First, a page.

From: Hunterha~ol.com
Date: Sat, 4 Nov 1995 12:11:45 -0500
Subject: John Popper

I've read with interest some of the recent notes regarding John Popper. I
will add the following to the conversation.

John Popper is a fine musician and songwriter whose recent success is much
deserved. His music is far better than most of what inhabits the Billboard
charts at any given point in time. He sings with great sound and feeling,
writes terrific lyrics and strong melodies, and plays harmonica in a style
which is thoroughly original and technically demanding. The last point is
probably the most important to Harp-L subscribers, and I will elaborate on it
briefly.

Popper's harmonica work is strikingly original, which is the source both of
its strength and of the knee-jerk rejection that it has inspired in many
harmonica players. Emotionally and technically Popper is coming from
somewhere besides blues harp. Emotionally, his playing is about ecstasy; his
cascades of notes are a volcanic eruption of sheer joy. You can hear the
same love of life in his singing, although the means of expression are very
different. Technically, his playing derives far more from saxophonists (e.g.
Coltrane and his teacher Arnie Lawrence) and guitarists (Hendrix, perhaps Van
Halen?) than from any harmonica-based source. I fail to see why his sources
are inferior to any found in the blues canon, or why anyone should demand
that John sound more like a typical blues player, no matter what his band is
named. (I suspect that the name of the band derives from something Arnie
Lawrence told John, as reported by Winslow Yerxa in his HIP interview: "The
blues is the sound a baby makes when it cries for the first time, 'cause
after that he knows it'll get picked up and it's all show business." Perhaps
"Blues Traveler" refers to the journey back to that first cry from the
heart?) I revere Little Walter as deeply as anyone on the planet could, but
I will never agree that any harmonica player who does not drink from Walter's
(or Big Walter's, or Sonny's, etc.) well is somehow disloyal to the cause, as
if 1) there was a cause and 2) the cause was to sound as much as possible
like someone else.

As to John's disdain for many of the harmonica players he has met and heard,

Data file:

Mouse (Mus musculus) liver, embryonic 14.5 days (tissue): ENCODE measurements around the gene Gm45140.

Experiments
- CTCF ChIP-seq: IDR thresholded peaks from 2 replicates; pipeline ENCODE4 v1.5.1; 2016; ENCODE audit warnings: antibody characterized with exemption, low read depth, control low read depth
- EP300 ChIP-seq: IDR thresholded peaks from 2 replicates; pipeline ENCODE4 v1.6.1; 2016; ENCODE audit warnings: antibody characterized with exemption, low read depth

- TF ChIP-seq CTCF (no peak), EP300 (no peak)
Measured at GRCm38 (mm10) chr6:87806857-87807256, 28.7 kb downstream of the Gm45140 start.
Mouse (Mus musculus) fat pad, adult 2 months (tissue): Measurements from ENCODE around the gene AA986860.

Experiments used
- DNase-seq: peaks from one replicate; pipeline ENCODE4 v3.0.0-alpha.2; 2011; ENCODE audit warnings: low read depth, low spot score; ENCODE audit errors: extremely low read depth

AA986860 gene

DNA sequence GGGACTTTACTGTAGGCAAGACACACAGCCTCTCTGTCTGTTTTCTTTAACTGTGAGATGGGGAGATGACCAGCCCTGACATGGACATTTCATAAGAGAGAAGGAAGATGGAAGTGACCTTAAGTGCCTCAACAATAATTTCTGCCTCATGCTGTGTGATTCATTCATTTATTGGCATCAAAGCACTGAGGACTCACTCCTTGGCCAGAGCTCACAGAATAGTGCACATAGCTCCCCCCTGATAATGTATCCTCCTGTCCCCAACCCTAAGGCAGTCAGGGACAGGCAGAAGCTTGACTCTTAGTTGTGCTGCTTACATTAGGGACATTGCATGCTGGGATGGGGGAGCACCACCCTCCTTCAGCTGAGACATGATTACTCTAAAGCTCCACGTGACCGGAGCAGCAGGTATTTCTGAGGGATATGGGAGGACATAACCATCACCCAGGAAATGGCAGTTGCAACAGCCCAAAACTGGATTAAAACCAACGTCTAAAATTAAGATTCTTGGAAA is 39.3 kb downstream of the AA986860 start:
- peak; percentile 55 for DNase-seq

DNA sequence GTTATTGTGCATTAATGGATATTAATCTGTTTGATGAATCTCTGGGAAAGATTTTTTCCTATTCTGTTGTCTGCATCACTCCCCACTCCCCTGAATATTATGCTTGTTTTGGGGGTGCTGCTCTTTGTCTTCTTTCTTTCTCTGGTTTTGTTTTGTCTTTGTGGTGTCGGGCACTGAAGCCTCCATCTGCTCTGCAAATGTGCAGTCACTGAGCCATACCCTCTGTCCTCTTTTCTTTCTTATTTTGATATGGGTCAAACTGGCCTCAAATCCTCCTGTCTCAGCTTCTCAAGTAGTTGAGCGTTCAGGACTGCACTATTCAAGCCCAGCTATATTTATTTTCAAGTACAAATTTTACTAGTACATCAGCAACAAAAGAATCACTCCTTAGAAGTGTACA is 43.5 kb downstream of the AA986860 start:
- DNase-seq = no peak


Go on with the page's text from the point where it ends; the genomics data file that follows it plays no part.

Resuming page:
I believe that it is 1) overstated -- has anyone ever heard John diss another
player by name? -- and 2) too often deserved by those who receive it. The
overall level of musicianship among harmonica players is in fact very low.
How many harmonica players could adequately fulfill the role played by the
rhythm guitarist in a typical three-chord rock band (to pick something well
within the capabilities of any second-rate musician)? How many harmonica
players can't play in 7/8 or 5/8 time (as John does), or even name the chords
they're playing over? How many of the players reading the last two lines
thought to themselves "Well, why would I ever want to do that?", as if
accepting incredibly constricted limits on one's musicianship was somehow
praiseworthy?

I meet far too many harmonica players who stick to playing the blues because
they think it's technically easy. Those players haven't listened to Little
Walter, Sonny Terry, Kim Wilson, or Ray Charles (to pick a few) carefully,
never mind Popper. I suspect that the idea of the blues as a safe refuge for
third-rate musicians is far more dear to the hearts of casually committed
players than it is to Popper. In any case, any player who is threatened by
John's very mild comments on the general level of musicianship displayed by
harmonica players is well advised to improve his or her musicianship to the
point where he or she no longer feels threatened, and quit blaming John for
his largely accurate comments on the state of the harmonica playing art.

In the final analysis, what any of us thinks of John's work is almost besides
the point. He has created a new style and approach to playing the harmonica
which cannot be ignored by harmonica players, any more than classical
pianists can ignore Beethoven. His playing is certain to be the most
influential contribution to the basic vocabulary of rock harmonica since
Little Walter. (I say "influential" here purposely to avoid denigrating the
many fine players whose work has not yet found a mass audience.) He is
connecting with a mass audience emotionally and intellectually, not
surprising given the high quality of feeling and ideas in his music. Players
who refuse to give John his due should know that in the not very distant
future (like now, maybe?) a minimally competent professional must certainly
be able to produce a passable imitation of John's style for 16 bars or so on
demand, that being the kind of thing any record producer might request from a
supposed professional. If any reader thinks that's an impossible or unfair
demand, that's his or her problem, not Popper's.

Richard Hunter



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